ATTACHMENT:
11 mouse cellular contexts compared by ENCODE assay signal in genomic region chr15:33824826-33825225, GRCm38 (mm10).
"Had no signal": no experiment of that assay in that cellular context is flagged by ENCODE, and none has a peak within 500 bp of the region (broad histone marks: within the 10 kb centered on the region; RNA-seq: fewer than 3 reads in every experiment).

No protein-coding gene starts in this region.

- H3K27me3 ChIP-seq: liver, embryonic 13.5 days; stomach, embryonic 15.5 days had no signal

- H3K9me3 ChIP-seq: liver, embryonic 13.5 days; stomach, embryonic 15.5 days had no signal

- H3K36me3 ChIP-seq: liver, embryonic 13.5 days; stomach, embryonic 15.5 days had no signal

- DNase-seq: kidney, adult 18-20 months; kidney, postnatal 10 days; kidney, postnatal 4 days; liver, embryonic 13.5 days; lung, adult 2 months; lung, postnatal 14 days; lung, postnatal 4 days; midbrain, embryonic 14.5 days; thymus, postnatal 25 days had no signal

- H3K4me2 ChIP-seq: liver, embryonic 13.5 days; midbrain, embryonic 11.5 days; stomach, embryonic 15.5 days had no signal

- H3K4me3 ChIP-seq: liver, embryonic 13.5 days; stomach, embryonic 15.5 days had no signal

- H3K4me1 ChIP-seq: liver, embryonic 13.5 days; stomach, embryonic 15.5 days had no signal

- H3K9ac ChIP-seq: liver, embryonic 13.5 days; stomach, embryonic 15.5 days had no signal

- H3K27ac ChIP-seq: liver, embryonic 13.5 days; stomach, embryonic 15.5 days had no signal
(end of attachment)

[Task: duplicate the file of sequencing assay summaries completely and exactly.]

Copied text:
11 mouse cellular contexts compared by ENCODE assay signal in genomic region chr15:33824826-33825225, GRCm38 (mm10).
"Had no signal": no experiment of that assay in that cellular context is flagged by ENCODE, and none has a peak within 500 bp of the region (broad histone marks: within the 10 kb centered on the region; RNA-seq: fewer than 3 reads in every experiment).

No protein-coding gene starts in this region.

- H3K27me3 ChIP-seq: liver, embryonic 13.5 days; stomach, embryonic 15.5 days had no signal

- H3K9me3 ChIP-seq: liver, embryonic 13.5 days; stomach, embryonic 15.5 days had no signal

- H3K36me3 ChIP-seq: liver, embryonic 13.5 days; stomach, embryonic 15.5 days had no signal

- DNase-seq: kidney, adult 18-20 months; kidney, postnatal 10 days; kidney, postnatal 4 days; liver, embryonic 13.5 days; lung, adult 2 months; lung, postnatal 14 days; lung, postnatal 4 days; midbrain, embryonic 14.5 days; thymus, postnatal 25 days had no signal

- H3K4me2 ChIP-seq: liver, embryonic 13.5 days; midbrain, embryonic 11.5 days; stomach, embryonic 15.5 days had no signal

- H3K4me3 ChIP-seq: liver, embryonic 13.5 days; stomach, embryonic 15.5 days had no signal

- H3K4me1 ChIP-seq: liver, embryonic 13.5 days; stomach, embryonic 15.5 days had no signal

- H3K9ac ChIP-seq: liver, embryonic 13.5 days; stomach, embryonic 15.5 days had no signal

- H3K27ac ChIP-seq: liver, embryonic 13.5 days; stomach, embryonic 15.5 days had no signal